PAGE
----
'Diamondville' to shine as Intel's next Atom
Inside the 'Silverthorne' architecture
IDF Having launched the first batch of 45nm Atom-brand processors yesterday, Intel today began touting the next set, these ones aimed at sub-laptops and small form-factor desktops rather than Mobile Internet Devices (MIDs).
Codename watchers will be wondering where 'Diamondville' fits into Intel's Atom family, and now we know for sure. It's the part that will become the Atom N series, leaving the Atom Z series - aka 'Silverthorne' - for MIDs.
Diamondville and Silverthorne are based on the same microarchitecture, developed from the ground up under the Silverthorne codename since that was the first chip of the family to be developed. Both versions are fully compatible with the 'Merom' Core 2 Duo, so they're limited to SSE 3 rather than SSE 4, part of the 'Penryn' Core 2s.
Small, isn't it?
But where Silverthorne lacks support for 64-bit addressing and Virtualisation Technology - they're not really needed on a handheld - they may well be present in Diamondville CPUs, almost certainly in the case of the desktop-oriented models.
Expect a number of mobile Diamondvilles, but the one Intel touted today is the N270. The chip giant confirmed it will be clocked at 1.6GHz and that it'll be paired with Intel's 945GSE northbridge and ICH7M southbridge rather than the more expensive, MID-oriented SCH series that combine with the Atom Zs to form Centrino Atom, a brand that's unlikely to be applied to Atom-based sub-notebooks.
Desktop-centric Diamondvilles will be accompanied by the 945GC northbridge and ICH7 southbridge. Power consumption is less important here than it is with laptops, so expect Intel to drive these as-yet-publicly-unnamed Atoms on cost above all else.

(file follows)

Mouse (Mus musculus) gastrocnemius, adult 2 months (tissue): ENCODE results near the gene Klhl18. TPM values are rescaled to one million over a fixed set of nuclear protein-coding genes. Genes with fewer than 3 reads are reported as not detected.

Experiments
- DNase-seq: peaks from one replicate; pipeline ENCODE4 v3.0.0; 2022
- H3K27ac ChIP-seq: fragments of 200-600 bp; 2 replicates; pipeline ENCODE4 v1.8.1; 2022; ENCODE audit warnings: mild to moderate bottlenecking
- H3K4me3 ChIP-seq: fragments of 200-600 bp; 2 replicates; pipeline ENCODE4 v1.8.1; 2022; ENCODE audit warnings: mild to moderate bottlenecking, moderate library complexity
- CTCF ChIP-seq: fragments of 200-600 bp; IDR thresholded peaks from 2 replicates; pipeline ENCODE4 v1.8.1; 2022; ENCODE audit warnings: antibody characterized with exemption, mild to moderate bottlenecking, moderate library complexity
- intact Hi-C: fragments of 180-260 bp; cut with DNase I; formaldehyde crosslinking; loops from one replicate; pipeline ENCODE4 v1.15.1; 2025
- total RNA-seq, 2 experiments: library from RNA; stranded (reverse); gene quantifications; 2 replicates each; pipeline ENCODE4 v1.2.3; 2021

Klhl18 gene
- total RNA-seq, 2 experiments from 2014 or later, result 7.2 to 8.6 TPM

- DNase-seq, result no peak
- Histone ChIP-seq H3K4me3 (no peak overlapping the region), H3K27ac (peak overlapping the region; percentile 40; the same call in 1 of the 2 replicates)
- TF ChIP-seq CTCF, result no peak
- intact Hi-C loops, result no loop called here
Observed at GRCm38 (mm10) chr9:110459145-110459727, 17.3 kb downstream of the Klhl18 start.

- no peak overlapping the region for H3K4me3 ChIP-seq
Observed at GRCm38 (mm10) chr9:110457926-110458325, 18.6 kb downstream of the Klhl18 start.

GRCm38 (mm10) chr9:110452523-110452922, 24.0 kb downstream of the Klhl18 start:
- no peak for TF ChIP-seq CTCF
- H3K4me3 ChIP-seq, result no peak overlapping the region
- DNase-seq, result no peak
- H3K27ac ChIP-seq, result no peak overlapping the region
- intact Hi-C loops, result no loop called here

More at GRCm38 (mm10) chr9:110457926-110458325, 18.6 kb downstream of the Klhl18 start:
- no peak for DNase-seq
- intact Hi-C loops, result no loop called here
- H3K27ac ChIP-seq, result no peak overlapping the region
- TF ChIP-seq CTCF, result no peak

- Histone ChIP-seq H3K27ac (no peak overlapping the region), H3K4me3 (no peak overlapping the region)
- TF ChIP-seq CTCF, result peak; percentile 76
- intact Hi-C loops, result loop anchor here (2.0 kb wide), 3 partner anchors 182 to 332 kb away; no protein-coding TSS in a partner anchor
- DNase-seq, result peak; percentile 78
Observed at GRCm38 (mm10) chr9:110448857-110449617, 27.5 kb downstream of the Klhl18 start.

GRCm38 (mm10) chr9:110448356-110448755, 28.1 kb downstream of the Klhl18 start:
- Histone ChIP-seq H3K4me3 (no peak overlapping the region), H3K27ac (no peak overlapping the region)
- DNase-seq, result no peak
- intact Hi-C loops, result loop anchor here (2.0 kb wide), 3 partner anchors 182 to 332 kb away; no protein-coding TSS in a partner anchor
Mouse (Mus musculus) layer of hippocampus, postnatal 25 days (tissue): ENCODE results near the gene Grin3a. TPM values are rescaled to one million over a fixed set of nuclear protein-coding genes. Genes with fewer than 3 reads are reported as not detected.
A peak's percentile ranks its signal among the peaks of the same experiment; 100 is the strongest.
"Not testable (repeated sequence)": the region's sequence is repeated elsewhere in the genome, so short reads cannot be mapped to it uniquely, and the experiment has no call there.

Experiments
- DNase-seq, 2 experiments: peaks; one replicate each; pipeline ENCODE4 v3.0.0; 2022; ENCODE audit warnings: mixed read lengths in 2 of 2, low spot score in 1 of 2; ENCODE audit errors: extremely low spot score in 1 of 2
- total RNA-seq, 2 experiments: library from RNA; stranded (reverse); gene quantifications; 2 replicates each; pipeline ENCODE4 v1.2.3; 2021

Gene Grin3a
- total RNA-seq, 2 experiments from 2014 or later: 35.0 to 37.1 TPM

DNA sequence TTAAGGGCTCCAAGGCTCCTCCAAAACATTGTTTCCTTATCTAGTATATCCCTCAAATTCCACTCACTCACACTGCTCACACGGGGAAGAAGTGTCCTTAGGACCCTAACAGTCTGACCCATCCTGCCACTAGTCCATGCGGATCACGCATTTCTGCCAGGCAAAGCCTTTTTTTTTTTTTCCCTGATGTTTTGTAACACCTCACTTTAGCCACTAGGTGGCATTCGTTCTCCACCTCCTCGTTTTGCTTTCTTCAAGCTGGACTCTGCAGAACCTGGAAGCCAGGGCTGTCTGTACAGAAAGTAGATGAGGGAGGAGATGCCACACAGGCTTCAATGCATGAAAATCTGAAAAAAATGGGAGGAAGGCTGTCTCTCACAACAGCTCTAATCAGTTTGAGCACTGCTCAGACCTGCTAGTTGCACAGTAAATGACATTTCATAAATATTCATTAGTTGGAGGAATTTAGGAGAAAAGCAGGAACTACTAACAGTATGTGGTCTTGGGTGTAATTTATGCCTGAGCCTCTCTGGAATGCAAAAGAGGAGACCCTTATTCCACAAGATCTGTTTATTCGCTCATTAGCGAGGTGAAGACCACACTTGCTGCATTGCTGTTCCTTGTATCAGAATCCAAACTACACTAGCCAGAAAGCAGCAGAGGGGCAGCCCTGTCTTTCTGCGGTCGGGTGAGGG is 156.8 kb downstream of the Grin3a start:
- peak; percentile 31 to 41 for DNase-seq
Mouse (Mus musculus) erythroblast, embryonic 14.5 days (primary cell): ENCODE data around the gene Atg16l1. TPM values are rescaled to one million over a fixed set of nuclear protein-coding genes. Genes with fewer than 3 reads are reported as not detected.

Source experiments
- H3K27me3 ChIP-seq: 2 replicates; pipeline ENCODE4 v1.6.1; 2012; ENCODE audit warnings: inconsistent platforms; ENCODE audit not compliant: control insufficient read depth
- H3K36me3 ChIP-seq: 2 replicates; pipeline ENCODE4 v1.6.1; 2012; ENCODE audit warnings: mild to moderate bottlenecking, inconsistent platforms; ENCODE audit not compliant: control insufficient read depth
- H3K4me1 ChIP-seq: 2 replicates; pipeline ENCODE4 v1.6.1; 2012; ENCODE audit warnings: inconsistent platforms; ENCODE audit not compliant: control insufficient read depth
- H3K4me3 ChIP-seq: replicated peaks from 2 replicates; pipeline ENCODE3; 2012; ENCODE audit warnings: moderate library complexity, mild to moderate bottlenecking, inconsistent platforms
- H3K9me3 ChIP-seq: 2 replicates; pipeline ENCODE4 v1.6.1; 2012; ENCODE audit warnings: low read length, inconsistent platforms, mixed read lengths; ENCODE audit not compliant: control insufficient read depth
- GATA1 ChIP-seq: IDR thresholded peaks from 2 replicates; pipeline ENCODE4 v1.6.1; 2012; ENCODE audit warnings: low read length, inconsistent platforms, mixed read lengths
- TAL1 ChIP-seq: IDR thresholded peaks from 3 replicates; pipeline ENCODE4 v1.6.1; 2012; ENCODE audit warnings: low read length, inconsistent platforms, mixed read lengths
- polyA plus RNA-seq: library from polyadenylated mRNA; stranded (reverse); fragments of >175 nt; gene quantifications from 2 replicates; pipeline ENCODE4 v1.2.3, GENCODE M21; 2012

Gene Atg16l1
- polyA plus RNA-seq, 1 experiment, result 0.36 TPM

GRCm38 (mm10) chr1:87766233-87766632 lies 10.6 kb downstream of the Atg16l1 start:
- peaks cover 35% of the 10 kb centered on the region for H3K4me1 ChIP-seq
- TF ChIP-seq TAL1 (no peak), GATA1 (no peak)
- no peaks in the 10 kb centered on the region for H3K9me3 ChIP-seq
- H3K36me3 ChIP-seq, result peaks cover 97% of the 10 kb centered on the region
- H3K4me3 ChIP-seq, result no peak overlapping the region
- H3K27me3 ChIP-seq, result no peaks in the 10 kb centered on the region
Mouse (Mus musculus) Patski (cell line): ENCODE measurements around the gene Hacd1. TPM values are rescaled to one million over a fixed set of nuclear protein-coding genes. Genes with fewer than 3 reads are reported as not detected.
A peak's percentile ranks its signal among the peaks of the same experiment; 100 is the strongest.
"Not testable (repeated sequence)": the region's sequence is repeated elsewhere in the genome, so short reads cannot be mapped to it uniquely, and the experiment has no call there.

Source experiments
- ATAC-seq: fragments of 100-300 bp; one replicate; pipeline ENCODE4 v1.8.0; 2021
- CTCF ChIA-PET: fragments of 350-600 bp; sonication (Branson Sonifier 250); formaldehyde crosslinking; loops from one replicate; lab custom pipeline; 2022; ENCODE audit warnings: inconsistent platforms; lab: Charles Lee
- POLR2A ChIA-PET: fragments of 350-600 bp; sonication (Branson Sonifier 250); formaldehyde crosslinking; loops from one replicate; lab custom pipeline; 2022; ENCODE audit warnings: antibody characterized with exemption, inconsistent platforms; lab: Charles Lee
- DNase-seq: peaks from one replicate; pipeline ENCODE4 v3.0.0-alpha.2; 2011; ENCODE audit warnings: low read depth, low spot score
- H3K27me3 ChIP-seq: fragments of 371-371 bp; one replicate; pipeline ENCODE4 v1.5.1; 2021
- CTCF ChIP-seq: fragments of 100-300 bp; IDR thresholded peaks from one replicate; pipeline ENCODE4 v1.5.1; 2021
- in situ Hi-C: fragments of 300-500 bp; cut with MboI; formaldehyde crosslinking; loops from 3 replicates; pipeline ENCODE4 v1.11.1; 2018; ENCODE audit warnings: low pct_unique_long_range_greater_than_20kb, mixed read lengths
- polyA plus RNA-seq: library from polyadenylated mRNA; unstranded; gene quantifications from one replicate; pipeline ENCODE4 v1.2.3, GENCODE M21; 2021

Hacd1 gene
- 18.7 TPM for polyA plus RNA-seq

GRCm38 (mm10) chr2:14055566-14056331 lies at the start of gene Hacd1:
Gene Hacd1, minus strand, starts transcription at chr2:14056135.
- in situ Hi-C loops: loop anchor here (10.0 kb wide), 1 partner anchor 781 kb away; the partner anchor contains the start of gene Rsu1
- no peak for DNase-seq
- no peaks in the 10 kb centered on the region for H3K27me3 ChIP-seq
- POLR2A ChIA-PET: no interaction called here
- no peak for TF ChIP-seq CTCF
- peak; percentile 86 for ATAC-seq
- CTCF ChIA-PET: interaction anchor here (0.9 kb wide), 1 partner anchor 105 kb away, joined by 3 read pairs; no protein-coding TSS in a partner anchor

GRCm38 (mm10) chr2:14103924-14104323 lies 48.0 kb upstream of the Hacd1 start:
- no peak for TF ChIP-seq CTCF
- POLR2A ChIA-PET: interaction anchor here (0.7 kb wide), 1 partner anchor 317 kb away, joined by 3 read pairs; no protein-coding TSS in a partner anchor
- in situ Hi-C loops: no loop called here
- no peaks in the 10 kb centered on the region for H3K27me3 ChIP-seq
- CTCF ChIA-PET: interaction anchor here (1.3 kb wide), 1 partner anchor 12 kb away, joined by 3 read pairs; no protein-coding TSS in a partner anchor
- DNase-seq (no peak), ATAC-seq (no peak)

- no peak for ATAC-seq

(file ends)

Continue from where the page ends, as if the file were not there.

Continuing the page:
The first desktop Diamondville is expected to be the 1.6GHz 230, though Intel itself has yet to confirm these numbers. Given it has the same clock speed as the N270, we might suggest it'll actually ship with a higher model number.
Intel inside to see off ergonomics
Chips this small can simply be implanted inside the users, removing all hand injury concerns.
And since the chips are low cost the entire project can be paid for as a Google based ad supported platform. Since it will be powered by the glucose fuel cell I imagine that ads for soft drinks and salty snacks will be popular.
Singing Intel Inside to the tune of INXS - Devil inside
But what about health and safety
My main concenr about this technology is human health and safety. Working in an industry where more and more miniturisation is taking place and i'm seeing more and more younger people suffering from hand injuries caused by computer and mobile use, smaller and more portable may be better, but please make somethign which won't injure and cause pain.
A colleague suffering from carpal tunnel syndrome is devastated that they can't text any more, using their phone; smaller than a post-it note. is this the way technology is going????
Ergonomic regs apply to all desktop workstations in the UK, meaning that it has to comply with recommendations set out to make a workspace as comfortable as possible; the mobile industry seems not to comply with such practices???
I hope i'm not just being negative
Linux client chip
I suspect that Intel will benchmark on Linux.
The CPU is slow on any single task while most of the graphics load isn't offloaded.
If you were going to design an operating system to take best advantage of this you would have the applications queue graphics updates to a different process running in user space to do the framebuffer updates with minimal kernel time for the handover.
This will allow the application and the graphical processing to overlap and hyperthread together as much as possible.
I.e. the X windowing system on a Unix-like OS.
So, are we to expect silverthorn in the upcoming 3G iPhone?
(ps, we need a fancy pants stylised question mark in the icon gallery)